- Dragons Blood - In Sumatra, the berries of the Daemonorops Draco tree exude a red resinous sap that drips to the floor of the forest. It is wild harvested by locals and formed into fist sized balls for trade. The fragrance is sensual, earthy, and sweet. It blends well with Patchouli, Thyme, or Red Sandalwood. Dragons Blood is one of the key ingredients in the Zouz Bacchus Blend.
- Copal - Native to the Americas, Copal is a clean smelling, fast burning resin that comes in varieties of white, gold and black. It blends well with most incense ingredients especially Cedar, Juniper, or Palo Santo. It is considered sacred in many native cultures.
- Guggul - This relative of Myrrh from the Indian Bdellium Tree is especially sweet, sensual and clean smelling. In it's natural form it is very soft and gooey. It blends well with Sandalwood, Aloeswood, Calmus, Orris Root or Benzoin. It is widely used in ayurvedic medicine.
- Sal - Another tree resin from India with complex notes of Spice, Musk, and evergreen terpenoids. It is said that Buddha died between two sacred Sal trees. It mixes well with Juniper, Pine, Spruce and Cedar.
Burning incense is an ancient practice that puts us in touch with memory, both personal and ancestral. The term "Paleo" here is a reference to incense ingredients that predate recorded history - they are natural, unprocessed materials that early man valued for their aromatic and esoteric properties.
Here's a list of five prehistoric incense ingredients:
Benzoin - a sweet soft fragrance that comes from the dried sap of the Asian tree Styrax Benzoin or Styrax Tonkinesis. A pleasing fragrance associated with stimulating creativity and soothing the senses. It is a common ingredient in many popular incense blends today. In India it is associated with the deities Brahma, Vishnu, and Shiva.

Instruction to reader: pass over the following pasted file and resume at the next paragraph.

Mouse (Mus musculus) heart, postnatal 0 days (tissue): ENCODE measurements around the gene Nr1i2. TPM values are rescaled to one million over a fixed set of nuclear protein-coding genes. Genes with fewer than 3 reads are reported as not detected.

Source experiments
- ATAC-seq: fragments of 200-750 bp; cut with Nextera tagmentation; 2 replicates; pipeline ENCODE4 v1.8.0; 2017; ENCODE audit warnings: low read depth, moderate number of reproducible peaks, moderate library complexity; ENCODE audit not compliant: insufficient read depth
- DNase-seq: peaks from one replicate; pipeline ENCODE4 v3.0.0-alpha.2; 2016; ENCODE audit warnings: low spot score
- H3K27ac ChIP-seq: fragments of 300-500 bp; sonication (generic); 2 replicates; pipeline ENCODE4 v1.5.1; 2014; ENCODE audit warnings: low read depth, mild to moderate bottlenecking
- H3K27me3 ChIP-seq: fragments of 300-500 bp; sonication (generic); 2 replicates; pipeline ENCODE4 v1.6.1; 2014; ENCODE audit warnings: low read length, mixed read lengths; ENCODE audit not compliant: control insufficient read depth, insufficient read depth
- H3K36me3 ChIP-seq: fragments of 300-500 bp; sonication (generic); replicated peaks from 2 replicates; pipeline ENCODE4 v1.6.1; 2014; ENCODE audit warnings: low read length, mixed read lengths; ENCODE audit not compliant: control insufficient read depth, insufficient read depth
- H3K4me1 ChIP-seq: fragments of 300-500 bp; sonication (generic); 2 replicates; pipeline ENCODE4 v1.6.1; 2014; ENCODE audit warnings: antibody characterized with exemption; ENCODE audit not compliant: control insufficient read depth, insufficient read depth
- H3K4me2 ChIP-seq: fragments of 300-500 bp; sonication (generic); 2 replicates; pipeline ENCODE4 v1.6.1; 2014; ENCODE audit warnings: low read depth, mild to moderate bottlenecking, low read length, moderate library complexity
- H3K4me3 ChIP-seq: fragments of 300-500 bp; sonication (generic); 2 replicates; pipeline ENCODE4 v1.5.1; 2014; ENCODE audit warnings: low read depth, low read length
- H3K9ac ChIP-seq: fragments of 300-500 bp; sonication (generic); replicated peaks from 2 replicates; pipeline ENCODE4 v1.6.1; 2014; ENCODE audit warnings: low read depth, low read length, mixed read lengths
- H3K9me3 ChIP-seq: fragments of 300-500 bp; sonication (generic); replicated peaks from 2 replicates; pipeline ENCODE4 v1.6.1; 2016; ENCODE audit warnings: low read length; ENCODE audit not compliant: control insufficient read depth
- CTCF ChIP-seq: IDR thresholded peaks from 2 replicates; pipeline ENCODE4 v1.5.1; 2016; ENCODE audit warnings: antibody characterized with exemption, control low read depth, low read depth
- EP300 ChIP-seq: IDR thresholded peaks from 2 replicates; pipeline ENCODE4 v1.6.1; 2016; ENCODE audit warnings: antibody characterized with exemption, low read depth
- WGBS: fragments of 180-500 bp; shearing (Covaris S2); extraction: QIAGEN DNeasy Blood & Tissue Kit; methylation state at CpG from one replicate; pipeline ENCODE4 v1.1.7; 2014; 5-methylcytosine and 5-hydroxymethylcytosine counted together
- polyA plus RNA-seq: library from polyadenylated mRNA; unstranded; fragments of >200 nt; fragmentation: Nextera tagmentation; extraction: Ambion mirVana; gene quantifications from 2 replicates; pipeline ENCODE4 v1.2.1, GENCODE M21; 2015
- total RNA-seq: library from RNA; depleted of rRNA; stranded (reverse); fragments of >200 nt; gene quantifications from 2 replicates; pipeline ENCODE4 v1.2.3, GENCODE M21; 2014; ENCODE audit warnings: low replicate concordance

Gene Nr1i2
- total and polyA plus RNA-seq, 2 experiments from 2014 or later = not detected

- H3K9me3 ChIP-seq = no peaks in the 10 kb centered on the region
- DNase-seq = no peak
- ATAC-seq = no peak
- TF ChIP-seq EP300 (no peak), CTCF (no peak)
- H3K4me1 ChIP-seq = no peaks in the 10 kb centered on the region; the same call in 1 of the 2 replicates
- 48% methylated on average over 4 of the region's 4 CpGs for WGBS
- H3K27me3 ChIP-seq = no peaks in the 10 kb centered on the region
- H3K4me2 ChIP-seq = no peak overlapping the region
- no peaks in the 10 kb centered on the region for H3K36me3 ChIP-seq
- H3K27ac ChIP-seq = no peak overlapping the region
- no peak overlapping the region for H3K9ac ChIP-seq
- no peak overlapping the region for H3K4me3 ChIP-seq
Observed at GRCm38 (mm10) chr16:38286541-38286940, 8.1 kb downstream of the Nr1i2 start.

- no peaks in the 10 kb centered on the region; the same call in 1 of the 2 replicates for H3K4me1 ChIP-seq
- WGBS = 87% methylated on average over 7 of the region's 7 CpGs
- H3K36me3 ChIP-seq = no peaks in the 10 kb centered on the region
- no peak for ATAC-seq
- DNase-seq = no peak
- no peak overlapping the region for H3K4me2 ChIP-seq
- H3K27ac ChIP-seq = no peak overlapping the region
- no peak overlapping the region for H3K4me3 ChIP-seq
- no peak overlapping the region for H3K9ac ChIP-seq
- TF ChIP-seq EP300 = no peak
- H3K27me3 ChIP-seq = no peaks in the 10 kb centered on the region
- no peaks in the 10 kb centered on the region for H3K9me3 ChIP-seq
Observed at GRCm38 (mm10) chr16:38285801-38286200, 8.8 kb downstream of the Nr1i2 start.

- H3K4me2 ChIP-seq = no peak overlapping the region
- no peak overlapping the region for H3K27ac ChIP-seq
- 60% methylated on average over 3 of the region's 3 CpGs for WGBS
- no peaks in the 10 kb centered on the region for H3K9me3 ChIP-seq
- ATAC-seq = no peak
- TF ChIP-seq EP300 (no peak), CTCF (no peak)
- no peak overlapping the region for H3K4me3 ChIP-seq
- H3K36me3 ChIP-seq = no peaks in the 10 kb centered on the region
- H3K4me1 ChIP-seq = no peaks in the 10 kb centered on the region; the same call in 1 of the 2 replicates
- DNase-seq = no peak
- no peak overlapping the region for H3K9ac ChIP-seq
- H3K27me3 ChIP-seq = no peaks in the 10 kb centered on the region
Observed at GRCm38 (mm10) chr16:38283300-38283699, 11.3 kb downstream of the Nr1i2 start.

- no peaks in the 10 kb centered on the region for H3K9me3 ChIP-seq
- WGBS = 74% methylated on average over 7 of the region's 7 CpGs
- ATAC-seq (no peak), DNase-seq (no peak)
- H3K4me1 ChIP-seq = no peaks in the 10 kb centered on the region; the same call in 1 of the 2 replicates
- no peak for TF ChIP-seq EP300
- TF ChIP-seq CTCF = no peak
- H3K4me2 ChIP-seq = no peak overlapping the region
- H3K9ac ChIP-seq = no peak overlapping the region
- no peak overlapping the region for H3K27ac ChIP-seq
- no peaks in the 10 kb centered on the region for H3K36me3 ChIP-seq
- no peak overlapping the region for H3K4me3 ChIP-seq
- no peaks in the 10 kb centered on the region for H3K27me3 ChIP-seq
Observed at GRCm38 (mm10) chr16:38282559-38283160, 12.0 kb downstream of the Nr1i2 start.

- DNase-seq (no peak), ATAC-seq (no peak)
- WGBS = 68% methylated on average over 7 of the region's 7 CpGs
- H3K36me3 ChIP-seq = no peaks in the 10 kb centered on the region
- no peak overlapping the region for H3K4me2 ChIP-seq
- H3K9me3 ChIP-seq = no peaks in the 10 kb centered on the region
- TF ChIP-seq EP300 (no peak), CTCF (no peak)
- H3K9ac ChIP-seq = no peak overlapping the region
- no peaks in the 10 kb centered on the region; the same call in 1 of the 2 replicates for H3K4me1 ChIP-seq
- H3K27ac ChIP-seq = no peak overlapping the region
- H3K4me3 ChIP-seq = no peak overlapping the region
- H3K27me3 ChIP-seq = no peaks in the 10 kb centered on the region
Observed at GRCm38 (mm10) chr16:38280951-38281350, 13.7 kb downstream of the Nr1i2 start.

- Juniper - Ancient shamanic cultures have revered Juniper as a sacred plant. The wood, branches and berries are all useful incense ingredients and have been discovered in prehistoric firepits around the world. I think of Juniper as the top Paleo incense ingredient. It's purpose has remained unchanged- used in cleansing and healing, the rejuvenating fragrance connects us to ancient times.
- Spruce - The sap, wood and needles of this stone age evergreen were used long before the discovery of Frankincense, as both an incense ingredient and an aid to health. In later times it was used as a substitute for frankincense because of it's citrusy aroma. Old herbal books mention a technique of intensifying the aroma by placing Spruce resin in an anthill for a specific amount of time. Supposedly, the acid secreted by the ants produced an alchemical transformation in the resin. I'd love to get some of that!
- Frankincense - The dried resin of the evergreen tree Boswellia family is a historically prized incense ingredient. It's origins in the Arabian Peninsula and subsequent trade routes have lasted over a millennium. It has always been associated with heavenly or spiritual energies and is also used to purify space.
- Cedar - Varieties of this aromatic evergreen species are found throughout the world. In the Native American traditions, cedar is widely associated with aiding visions and helping the body and mind in times of stress. It's use as an incense ingredient is widespread in the cultures of the Himalayas, The Mediterranean, and ancient Egypt. Cedar is one of the key ingredients in the Zouz Copalo Blend.